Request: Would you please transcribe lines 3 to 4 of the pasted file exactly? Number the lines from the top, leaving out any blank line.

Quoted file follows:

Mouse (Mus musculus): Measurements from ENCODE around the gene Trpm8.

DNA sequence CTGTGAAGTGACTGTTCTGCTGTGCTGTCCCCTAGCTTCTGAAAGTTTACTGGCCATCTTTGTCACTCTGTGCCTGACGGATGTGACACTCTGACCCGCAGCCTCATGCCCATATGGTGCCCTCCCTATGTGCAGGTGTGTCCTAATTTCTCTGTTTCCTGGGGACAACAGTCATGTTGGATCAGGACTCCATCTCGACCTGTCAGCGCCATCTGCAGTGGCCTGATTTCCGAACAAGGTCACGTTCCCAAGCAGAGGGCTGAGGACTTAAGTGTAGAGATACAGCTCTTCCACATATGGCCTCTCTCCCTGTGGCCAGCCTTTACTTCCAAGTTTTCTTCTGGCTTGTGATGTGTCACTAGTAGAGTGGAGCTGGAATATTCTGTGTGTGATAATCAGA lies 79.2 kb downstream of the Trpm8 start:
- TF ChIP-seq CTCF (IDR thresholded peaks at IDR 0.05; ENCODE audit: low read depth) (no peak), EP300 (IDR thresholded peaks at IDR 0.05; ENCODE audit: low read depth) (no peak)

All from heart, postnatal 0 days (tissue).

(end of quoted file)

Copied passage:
- TF ChIP-seq CTCF (IDR thresholded peaks at IDR 0.05; ENCODE audit: low read depth) (no peak), EP300 (IDR thresholded peaks at IDR 0.05; ENCODE audit: low read depth) (no peak)

All from heart, postnatal 0 days (tissue).